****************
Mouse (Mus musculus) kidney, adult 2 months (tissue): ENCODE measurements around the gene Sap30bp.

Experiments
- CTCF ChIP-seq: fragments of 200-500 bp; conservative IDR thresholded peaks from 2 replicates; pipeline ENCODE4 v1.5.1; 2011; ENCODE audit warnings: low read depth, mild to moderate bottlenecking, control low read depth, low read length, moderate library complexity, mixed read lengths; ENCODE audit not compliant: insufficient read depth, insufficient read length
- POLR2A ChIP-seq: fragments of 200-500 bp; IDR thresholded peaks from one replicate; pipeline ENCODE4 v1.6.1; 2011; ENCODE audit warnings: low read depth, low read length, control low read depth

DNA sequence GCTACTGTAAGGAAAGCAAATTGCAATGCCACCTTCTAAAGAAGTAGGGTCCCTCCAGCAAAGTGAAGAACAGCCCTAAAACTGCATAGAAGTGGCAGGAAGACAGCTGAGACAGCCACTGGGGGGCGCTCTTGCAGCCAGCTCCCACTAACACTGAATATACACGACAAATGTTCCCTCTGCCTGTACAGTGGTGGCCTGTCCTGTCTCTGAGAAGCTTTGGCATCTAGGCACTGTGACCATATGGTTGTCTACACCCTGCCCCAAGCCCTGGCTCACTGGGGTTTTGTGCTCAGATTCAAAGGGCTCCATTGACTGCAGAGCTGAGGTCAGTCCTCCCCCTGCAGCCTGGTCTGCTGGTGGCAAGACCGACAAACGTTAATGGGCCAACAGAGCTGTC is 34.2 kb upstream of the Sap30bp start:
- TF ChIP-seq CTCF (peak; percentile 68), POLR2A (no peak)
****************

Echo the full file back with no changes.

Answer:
Mouse (Mus musculus) kidney, adult 2 months (tissue): ENCODE measurements around the gene Sap30bp.

Experiments
- CTCF ChIP-seq: fragments of 200-500 bp; conservative IDR thresholded peaks from 2 replicates; pipeline ENCODE4 v1.5.1; 2011; ENCODE audit warnings: low read depth, mild to moderate bottlenecking, control low read depth, low read length, moderate library complexity, mixed read lengths; ENCODE audit not compliant: insufficient read depth, insufficient read length
- POLR2A ChIP-seq: fragments of 200-500 bp; IDR thresholded peaks from one replicate; pipeline ENCODE4 v1.6.1; 2011; ENCODE audit warnings: low read depth, low read length, control low read depth

DNA sequence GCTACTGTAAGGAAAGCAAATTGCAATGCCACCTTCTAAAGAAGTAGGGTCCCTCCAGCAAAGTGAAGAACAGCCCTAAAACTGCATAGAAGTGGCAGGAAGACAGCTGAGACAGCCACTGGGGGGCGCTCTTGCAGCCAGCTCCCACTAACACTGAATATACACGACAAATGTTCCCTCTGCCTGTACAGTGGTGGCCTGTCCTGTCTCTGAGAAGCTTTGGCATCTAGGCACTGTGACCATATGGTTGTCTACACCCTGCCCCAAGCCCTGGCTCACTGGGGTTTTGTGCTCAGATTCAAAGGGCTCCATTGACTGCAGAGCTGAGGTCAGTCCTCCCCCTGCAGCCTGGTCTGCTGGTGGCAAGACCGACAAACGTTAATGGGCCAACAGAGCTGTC is 34.2 kb upstream of the Sap30bp start:
- TF ChIP-seq CTCF (peak; percentile 68), POLR2A (no peak)